I had already attended a number of meetings held by various leasehold organisations and the one that was the turning point for Wellington Mansions was held by the Campaign for the Abolition of Leasehold (CARL) in 2006. I had already been on their panel a couple of times but this time  I was an audience member. I took my partner to this one and we were both impressed by the talk about buildings insurance given by guest speaker Roger Southam, CEO of Chainbow. At the end of his talk he asked the audience if they had any questions and jokingly my partner asked ‘will you come and manage our block please? He invited us to come and chat to him at the informal drinks that were held after the meeting and to our complete surprise he agreed to take us on.

Not only that, but shortly afterwards we met the criteria for the Right to Manage, the second major right granted to leaseholders under s71 of the Commonhold and Leasehold Reform Act 2002 and hailed as a great right as it was the most radical attempt at addressing the problems caused by negligent and incompetent managing agents. It is a ‘no-fault’ process allowing leaseholders to either replace their own managing agent with one of their own choosing or self-manage. Or in our case, to actually get an agent!  No premium is payable and there is no need to go to court to prove ‘fault’ on the part of the freeholder. Establishing the company (which is used as the vehicle to excercies the right under s73 of the Commonhold and Leasehold Reform Act 2002) started with a meeting at the offices of our new managing agent. At this stage not all qualifying leaseholders were required to attend, just enough to provide a minimum of 2 directors and a company secretary. We had 5 qualifying leaseholders attend with three of those five agreeing to act in the capacity of two Directors and the agent as Company Secretary. All were formally appointed by Board resolution and their details and signatures entered onto the application form for registering a new company.


On fiing the above details with the Registrar of Company at Companies House, the company was also registered as a company limited by guarantee.

This is because this type of company was thought to be the most apropriate vehicle when the right was created because companies who use it don’t trade and it can’t be formed by share capital under 5 of the Companies Act 2006. This renders it unsuitable for commercial enterprise, and makes it less likely to become insolvent. The incentive for members to become involved is commitment to the company’s objectives rather than profit as with shareholder companies.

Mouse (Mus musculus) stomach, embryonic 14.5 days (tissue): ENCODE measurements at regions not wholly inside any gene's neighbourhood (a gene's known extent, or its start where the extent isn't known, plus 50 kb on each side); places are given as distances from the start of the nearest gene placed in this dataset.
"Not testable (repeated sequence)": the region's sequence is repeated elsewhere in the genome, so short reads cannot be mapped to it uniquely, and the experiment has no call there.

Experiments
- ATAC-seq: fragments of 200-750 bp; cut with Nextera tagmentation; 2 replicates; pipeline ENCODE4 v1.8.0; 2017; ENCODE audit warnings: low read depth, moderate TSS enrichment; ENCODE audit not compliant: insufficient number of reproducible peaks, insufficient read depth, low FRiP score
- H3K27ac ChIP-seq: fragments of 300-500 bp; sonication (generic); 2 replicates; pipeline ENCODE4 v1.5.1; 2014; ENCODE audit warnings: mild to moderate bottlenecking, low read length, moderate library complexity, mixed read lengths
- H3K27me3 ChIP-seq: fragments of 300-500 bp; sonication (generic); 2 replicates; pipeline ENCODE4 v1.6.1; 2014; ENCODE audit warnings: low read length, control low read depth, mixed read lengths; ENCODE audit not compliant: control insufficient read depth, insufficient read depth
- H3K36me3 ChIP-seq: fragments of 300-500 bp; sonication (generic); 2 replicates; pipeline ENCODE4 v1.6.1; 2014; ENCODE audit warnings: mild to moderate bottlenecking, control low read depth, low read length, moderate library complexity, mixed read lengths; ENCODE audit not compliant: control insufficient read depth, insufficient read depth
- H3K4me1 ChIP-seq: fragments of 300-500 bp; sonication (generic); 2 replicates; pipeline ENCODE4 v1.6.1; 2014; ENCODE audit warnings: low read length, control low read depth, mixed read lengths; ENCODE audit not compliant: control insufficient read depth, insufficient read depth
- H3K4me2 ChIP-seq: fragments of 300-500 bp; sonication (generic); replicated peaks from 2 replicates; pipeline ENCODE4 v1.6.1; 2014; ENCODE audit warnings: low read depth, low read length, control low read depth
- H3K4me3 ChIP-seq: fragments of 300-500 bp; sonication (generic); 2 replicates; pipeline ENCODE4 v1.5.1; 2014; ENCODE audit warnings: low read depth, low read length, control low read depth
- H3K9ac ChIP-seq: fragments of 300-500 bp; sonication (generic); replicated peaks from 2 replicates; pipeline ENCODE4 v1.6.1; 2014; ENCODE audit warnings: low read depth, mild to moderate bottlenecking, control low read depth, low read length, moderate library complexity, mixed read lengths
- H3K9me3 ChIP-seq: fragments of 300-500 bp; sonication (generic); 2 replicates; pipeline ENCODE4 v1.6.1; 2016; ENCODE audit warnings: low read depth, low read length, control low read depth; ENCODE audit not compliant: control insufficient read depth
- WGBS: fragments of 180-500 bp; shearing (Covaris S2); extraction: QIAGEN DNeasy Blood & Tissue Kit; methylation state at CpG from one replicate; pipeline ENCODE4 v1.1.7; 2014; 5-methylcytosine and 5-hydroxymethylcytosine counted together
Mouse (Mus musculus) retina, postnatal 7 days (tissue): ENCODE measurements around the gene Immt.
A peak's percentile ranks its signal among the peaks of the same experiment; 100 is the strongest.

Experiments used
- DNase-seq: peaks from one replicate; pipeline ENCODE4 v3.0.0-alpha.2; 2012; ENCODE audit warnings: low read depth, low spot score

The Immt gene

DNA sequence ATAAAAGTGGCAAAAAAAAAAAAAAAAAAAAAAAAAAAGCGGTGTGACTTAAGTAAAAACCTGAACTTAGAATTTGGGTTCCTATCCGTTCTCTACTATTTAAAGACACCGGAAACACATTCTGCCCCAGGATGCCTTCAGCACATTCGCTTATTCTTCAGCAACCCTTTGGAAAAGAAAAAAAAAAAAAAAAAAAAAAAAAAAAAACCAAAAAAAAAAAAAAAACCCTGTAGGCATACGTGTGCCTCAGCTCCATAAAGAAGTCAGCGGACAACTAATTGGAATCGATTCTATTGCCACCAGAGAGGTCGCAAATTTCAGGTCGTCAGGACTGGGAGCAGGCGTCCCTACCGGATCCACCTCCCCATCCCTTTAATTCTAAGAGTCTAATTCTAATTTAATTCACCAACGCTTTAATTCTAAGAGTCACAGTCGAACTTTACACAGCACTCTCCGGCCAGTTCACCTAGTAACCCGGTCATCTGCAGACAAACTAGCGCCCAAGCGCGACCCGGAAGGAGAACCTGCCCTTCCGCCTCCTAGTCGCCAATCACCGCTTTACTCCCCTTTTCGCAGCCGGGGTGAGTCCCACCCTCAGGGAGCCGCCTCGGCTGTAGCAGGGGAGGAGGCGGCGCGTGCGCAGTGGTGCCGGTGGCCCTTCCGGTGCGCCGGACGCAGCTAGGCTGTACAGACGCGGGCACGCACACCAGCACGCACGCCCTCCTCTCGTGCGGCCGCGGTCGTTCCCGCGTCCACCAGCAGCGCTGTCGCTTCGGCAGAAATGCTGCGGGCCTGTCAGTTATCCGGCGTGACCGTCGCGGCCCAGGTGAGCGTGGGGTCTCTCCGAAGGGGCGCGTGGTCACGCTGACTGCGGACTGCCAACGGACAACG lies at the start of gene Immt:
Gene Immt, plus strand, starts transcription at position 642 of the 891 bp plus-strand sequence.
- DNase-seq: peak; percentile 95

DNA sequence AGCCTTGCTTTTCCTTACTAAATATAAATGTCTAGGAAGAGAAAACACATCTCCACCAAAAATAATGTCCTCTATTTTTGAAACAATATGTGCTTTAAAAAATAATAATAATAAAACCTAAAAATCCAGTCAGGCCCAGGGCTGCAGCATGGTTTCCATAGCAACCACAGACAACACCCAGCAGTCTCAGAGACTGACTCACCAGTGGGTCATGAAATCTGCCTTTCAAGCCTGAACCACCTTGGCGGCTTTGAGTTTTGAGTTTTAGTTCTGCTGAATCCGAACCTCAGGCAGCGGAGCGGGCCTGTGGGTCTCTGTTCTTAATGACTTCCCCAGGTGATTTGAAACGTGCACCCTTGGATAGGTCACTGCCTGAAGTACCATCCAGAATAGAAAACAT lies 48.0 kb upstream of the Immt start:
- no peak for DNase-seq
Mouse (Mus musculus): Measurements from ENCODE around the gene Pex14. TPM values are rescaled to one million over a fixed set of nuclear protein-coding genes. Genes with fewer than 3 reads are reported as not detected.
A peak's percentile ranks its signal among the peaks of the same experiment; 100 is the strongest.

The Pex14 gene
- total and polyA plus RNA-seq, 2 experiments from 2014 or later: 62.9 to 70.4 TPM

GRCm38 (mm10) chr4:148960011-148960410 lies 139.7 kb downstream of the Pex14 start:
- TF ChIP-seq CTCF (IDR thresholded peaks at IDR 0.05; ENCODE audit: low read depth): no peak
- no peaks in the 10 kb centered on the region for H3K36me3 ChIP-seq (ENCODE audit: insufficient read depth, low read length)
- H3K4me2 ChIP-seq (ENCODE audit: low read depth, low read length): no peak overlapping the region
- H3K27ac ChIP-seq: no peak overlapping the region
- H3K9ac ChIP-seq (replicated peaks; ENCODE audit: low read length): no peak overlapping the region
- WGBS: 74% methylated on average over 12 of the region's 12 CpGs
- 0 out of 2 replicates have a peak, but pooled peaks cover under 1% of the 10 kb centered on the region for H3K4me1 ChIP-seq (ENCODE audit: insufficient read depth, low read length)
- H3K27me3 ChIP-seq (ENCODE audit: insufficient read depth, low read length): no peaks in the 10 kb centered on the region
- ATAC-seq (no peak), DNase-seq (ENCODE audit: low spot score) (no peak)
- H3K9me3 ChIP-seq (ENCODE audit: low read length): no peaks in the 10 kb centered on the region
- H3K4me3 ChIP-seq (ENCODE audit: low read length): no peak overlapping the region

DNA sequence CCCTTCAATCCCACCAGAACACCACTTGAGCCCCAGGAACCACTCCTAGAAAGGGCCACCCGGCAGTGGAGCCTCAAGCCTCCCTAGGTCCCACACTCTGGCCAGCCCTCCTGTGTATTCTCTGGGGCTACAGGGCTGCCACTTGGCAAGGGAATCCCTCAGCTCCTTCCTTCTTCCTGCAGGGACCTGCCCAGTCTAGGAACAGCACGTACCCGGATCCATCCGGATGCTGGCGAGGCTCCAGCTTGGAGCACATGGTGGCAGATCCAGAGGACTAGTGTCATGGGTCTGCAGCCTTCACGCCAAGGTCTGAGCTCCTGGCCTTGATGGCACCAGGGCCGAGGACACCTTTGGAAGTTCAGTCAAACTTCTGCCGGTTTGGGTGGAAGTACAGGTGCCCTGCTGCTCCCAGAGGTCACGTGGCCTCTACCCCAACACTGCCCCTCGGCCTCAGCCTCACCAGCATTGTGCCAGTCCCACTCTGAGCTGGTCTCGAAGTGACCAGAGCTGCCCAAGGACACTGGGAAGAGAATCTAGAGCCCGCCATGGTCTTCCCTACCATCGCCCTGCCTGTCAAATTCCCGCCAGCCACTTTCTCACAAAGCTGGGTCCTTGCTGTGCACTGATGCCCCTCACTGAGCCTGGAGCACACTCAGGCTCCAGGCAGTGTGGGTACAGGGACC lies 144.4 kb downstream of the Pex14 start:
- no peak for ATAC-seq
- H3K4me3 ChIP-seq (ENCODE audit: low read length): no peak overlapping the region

Like a company limited by shares, a company limited by guarantee also has its own clear and separate legal identity. It is controlled by membership, and it’s members can be issued a non-transferable certificate of membership (which automatically lapses when the unit is sold). This makes making them guarantors, again with ‘limited’ liability for the company’s debts and usually up to a fixed sum of £1. So, should the company be wound up whilst people are still members (or within one year of their ceasing to be a member) their personal liability is guaranteed to that specific amount.

Details of Membership

  1. Unit holders apply to become members (membership form needed);
  2. Directors pass (written) resolution to admit unit holder as member. An entry is made in the register of members of the date of cessation of membership and the name of the new member;
  3. No share certificates are issued but a certificate of membership could be, which would be surrendered for cancellation on sale of the unit. However, there is no legal requirement for a certificate and as the member’s name would have been removed from the register the certificate has no value;
  4. Usually one member has one vote. Not all articles are clear on this and problems could arise should one member own two units.
  5. No requirement to submit details of members with annual return (which has been abolished and replaced with the confirmation statement) to Companies House.

There are however exceptions to personal liabiliaty being guaranteed to a fixed sum:

  1. If the memorandum states their liabilities to be unlimited;
  2. If they have been guilty of acting in a wrongful way;
  3. If directors exceed the powers conferred on them by the company Articles they can be liable to recompense from the company for any loss incurred;
  4. If a director gives a personal guarantee;
  5. If any director enters into a contract in their own name and not “for and on behalf of”;
  6. If a director misleads a supplier as to whom the true customer is to be;
  7. Issues a cheque, upon which the company name is not clearly stated, and which the bank refuses to honour;
  8. If found guilty of fraudulent or wrongful trading, the court may instruct a director or shadow director to contribute to the assets;
  9. A person who has been disqualified from acting as a director under the Directors Disqualification Act 1986, or another person who knowingly acts under instruction from that person.

Profit Distribution

Whilst the company is not prohibited from profit distribution (should it make any) by the Companies Act (or any other law), or it chooses to keep them for use elsewhere, it is commonplace for restrictions to be put on profit distribution in the company’s Articles. These will not only apply to any profits while the company is running but also to the distribution of assets (after paying creditors) should the company be wound up. Sometimes the restrictions are also reinforced by the prevention of payment of salaries or fees to the directors but not all the time.

Securing an agent and the right to manage didn’t mean to say that we were out of the woods. Many of the flats were sublet and with an absent freeholder there was no one to ensure that the covenants to sublet were being adhered to.


%d bloggers like this: